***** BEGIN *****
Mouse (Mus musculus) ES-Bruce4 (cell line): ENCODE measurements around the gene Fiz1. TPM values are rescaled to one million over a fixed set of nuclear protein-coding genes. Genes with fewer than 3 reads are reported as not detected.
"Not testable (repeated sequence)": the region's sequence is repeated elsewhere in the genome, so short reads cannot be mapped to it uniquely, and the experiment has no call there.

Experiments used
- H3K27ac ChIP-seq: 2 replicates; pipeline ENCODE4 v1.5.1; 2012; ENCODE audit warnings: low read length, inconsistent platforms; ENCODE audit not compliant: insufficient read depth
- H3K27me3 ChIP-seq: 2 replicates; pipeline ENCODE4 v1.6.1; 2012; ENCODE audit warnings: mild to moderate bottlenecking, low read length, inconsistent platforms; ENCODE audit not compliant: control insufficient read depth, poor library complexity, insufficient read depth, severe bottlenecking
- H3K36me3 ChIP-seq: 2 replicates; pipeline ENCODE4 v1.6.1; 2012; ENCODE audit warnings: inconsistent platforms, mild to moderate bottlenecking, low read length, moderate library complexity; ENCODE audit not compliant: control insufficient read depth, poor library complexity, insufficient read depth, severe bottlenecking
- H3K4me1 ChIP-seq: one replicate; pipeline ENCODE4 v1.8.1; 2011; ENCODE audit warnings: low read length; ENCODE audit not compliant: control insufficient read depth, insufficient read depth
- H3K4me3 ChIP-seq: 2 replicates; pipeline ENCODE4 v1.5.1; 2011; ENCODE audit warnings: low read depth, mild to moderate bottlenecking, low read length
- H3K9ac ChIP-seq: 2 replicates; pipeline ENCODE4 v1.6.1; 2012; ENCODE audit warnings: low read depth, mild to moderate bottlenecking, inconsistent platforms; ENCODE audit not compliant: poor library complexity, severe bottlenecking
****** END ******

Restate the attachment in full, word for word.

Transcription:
Mouse (Mus musculus) ES-Bruce4 (cell line): ENCODE measurements around the gene Fiz1. TPM values are rescaled to one million over a fixed set of nuclear protein-coding genes. Genes with fewer than 3 reads are reported as not detected.
"Not testable (repeated sequence)": the region's sequence is repeated elsewhere in the genome, so short reads cannot be mapped to it uniquely, and the experiment has no call there.

Experiments used
- H3K27ac ChIP-seq: 2 replicates; pipeline ENCODE4 v1.5.1; 2012; ENCODE audit warnings: low read length, inconsistent platforms; ENCODE audit not compliant: insufficient read depth
- H3K27me3 ChIP-seq: 2 replicates; pipeline ENCODE4 v1.6.1; 2012; ENCODE audit warnings: mild to moderate bottlenecking, low read length, inconsistent platforms; ENCODE audit not compliant: control insufficient read depth, poor library complexity, insufficient read depth, severe bottlenecking
- H3K36me3 ChIP-seq: 2 replicates; pipeline ENCODE4 v1.6.1; 2012; ENCODE audit warnings: inconsistent platforms, mild to moderate bottlenecking, low read length, moderate library complexity; ENCODE audit not compliant: control insufficient read depth, poor library complexity, insufficient read depth, severe bottlenecking
- H3K4me1 ChIP-seq: one replicate; pipeline ENCODE4 v1.8.1; 2011; ENCODE audit warnings: low read length; ENCODE audit not compliant: control insufficient read depth, insufficient read depth
- H3K4me3 ChIP-seq: 2 replicates; pipeline ENCODE4 v1.5.1; 2011; ENCODE audit warnings: low read depth, mild to moderate bottlenecking, low read length
- H3K9ac ChIP-seq: 2 replicates; pipeline ENCODE4 v1.6.1; 2012; ENCODE audit warnings: low read depth, mild to moderate bottlenecking, inconsistent platforms; ENCODE audit not compliant: poor library complexity, severe bottlenecking